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Circuit Court Opinions:

Associate Justice John Marshall Harlan, United States v. Southern Pacific Railroad Co. (1892)

Associate Justice John Marshall Harlan (1877–1911)

United States v. Southern Pacific Railroad Co., 49 F. 297 (C.C.N.D. Cal. 1892) [Ninth Circuit]

Justice Harlan was not allotted to the Ninth Circuit, which included California, but heard Southern Pacific Railroad under a special commission from Justice Stephen Field, the circuit’s regular justice. Harlan’s opinion in the case focused on the important issue of personal jurisdiction (i.e., whether a court can exercise jurisdiction over the defendant’s person) over corporations in federal court. The Jurisdiction and Removal Act of 1875 provided that a civil suit could be brought in—or removed from state court to—a district where the defendant was an “inhabitant” or was “found at the time of serving such process.” An act of 1887 amended the 1875 statute, removing the latter clause so that a suit could be heard only in a district of which the defendant was an inhabitant (except in diversity jurisdiction cases, which could be brought in the district of residence of either the plaintiff or defendant).

The Southern Pacific Railroad was a California corporation which operated railroad lines within the state and had its principal executive offices in San Francisco. It alleged, however, that it had transferred all its property to the Southern Pacific Company, which was chartered in Kentucky. As Justice Harlan noted, the Southern Pacific Company owned no property and did no business in Kentucky. It had an agent stationed there for the sole purpose of maintaining its Kentucky charter. The question before Harlan, therefore, was whether a corporation chartered elsewhere but doing business and having agents in California could be considered an “inhabitant” of that state.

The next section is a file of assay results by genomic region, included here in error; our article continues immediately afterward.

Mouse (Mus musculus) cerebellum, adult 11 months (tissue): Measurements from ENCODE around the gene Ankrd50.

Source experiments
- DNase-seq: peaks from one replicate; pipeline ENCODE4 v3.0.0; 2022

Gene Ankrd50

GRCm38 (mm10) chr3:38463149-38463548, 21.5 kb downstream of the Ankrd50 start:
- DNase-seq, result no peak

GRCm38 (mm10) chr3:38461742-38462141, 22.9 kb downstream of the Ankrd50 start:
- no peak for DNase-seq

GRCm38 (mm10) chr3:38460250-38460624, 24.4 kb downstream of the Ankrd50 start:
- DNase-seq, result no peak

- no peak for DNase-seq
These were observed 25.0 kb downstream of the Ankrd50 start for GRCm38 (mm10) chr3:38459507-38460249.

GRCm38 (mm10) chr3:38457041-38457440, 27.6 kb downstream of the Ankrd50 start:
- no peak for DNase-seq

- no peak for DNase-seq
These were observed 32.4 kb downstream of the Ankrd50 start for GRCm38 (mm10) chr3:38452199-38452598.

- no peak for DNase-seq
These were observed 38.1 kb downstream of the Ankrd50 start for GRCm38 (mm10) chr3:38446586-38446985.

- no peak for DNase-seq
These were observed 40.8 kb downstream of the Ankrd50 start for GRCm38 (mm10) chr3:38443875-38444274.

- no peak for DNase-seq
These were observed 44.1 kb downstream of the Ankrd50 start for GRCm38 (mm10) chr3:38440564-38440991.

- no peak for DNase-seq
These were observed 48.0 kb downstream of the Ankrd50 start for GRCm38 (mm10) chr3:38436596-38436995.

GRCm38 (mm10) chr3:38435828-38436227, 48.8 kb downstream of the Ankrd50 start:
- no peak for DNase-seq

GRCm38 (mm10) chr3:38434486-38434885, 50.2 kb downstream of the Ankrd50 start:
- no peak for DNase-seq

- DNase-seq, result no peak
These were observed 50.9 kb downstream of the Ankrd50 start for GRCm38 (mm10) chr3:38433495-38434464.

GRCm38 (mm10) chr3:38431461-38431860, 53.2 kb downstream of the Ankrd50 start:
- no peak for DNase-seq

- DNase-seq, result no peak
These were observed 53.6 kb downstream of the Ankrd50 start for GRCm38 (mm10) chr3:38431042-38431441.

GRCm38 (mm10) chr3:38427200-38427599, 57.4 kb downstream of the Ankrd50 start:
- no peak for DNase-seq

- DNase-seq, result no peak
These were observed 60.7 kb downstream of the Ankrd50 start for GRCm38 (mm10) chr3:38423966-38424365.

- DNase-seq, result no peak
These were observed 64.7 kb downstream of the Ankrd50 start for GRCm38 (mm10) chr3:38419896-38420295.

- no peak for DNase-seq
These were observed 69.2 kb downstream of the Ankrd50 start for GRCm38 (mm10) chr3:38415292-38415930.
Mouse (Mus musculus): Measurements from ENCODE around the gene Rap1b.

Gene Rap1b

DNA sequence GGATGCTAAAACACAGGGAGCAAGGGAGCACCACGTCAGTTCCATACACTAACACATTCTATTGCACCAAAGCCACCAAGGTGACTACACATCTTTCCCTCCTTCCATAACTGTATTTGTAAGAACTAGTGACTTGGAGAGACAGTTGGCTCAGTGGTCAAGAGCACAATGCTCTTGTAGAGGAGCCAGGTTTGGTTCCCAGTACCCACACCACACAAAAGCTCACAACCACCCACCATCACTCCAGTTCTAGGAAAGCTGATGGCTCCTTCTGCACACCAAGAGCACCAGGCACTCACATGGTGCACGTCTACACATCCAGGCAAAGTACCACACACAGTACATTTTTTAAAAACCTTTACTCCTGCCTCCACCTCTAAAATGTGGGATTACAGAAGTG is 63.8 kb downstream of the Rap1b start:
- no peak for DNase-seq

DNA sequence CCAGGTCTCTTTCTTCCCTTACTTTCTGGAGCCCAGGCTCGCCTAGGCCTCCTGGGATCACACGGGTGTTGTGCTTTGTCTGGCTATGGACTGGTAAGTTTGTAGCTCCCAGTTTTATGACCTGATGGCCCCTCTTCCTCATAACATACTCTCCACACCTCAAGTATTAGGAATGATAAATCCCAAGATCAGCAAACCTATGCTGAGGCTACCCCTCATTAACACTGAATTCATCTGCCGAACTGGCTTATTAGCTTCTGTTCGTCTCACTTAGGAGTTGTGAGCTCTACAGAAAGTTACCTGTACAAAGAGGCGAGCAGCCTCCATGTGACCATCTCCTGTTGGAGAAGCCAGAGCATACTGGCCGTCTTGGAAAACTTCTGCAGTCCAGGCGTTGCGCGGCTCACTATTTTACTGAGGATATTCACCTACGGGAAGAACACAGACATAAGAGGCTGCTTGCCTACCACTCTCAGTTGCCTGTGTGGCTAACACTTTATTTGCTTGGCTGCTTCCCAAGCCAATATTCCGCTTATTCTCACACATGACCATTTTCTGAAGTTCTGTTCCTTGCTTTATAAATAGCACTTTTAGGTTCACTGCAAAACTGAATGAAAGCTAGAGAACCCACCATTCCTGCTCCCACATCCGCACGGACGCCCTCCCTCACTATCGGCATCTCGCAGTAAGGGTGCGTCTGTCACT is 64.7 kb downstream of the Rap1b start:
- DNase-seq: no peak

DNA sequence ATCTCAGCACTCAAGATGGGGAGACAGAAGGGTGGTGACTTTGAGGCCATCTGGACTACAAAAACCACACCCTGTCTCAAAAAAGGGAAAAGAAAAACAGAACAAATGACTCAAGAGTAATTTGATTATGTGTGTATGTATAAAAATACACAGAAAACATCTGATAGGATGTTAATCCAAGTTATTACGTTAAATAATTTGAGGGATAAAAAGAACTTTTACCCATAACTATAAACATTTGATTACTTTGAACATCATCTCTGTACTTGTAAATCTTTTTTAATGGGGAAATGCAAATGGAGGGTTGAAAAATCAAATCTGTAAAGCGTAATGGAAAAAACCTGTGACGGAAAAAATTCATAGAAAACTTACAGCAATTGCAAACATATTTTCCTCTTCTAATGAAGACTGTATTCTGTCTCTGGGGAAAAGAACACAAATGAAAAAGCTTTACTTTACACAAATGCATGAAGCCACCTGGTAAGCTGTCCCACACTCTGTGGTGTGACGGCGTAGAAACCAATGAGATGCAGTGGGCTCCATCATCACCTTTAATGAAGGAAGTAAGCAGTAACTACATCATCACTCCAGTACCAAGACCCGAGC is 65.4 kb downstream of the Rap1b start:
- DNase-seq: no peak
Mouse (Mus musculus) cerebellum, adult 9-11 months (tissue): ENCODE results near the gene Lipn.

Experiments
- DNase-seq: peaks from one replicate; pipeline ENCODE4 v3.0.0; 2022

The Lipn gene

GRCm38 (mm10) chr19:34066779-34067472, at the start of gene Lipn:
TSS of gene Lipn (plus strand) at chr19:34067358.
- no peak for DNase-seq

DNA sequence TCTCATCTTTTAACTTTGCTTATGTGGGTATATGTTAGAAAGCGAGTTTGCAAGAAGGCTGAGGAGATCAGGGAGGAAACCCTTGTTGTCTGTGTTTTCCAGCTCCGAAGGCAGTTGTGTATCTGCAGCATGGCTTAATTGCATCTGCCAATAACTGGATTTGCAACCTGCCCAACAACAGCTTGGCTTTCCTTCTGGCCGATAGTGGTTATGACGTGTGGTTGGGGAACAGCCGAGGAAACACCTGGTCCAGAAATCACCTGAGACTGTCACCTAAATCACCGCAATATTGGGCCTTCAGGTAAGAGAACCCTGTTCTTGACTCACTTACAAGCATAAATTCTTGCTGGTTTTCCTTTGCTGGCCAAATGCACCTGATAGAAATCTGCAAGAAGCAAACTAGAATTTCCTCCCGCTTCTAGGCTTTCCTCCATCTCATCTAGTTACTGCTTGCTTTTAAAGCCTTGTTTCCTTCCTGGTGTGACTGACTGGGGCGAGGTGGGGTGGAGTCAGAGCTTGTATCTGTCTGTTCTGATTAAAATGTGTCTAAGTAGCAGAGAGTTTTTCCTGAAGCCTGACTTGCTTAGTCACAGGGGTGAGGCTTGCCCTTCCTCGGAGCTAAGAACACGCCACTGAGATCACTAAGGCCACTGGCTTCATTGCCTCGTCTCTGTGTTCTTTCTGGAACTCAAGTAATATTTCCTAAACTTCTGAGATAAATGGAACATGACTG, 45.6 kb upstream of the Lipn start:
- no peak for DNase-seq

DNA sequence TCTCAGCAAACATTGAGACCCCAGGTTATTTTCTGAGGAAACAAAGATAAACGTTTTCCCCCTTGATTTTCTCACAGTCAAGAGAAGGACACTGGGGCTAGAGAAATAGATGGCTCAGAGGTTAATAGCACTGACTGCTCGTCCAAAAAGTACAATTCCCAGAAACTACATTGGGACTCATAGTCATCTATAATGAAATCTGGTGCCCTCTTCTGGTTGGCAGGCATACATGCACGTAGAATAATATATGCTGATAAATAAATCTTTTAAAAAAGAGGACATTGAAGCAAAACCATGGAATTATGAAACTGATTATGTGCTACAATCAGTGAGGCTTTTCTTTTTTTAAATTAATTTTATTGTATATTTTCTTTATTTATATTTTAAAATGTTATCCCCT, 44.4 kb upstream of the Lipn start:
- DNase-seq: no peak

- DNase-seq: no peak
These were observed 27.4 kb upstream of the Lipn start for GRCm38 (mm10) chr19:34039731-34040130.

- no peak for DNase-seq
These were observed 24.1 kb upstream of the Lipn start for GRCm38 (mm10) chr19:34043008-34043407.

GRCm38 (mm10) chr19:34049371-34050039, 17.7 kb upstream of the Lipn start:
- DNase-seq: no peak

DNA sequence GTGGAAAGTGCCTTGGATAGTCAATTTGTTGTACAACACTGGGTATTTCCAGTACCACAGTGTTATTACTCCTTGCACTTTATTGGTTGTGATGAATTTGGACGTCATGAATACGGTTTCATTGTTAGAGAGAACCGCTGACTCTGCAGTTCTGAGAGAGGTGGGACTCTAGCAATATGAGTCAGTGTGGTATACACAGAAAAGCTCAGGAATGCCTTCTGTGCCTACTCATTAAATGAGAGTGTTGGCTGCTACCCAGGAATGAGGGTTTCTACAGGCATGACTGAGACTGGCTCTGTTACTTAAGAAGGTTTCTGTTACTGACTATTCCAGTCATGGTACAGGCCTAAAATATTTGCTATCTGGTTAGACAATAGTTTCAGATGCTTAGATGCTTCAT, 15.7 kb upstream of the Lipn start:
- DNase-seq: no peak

Harlan acknowledged prior case law holding that corporations were citizens of the states in which they were created, and that acquiring property and doing business in other states did not change that status. Those cases did not establish, he pointed out, that a corporation “may not, in addition to its primary, legal habitation or home in the state of its creation, acquire a habitation in, or become an inhabitant of, another state, for purposes of business, and of jurisdiction in personam.” Harlan decided that it was “eminently just” that the Southern Pacific Company be considered an inhabitant of California. By operating railroad lines within the state, it had a “fixed residence” there, and behaved exactly as it would have had it been chartered in California. He therefore denied the defendant’s motion to dismiss for lack of jurisdiction.

In 1945, the Supreme Court issued a landmark ruling regarding the circumstances under which an out-of-state defendant could be sued in federal court without being deprived of due process. In International Shoe Co. v. Washington, the Court held that personal jurisdiction could be exercised over a defendant having “minimum contacts” with the forum state “such that the maintenance of the suit does not offend ‘traditional notions of fair play and substantial justice.’”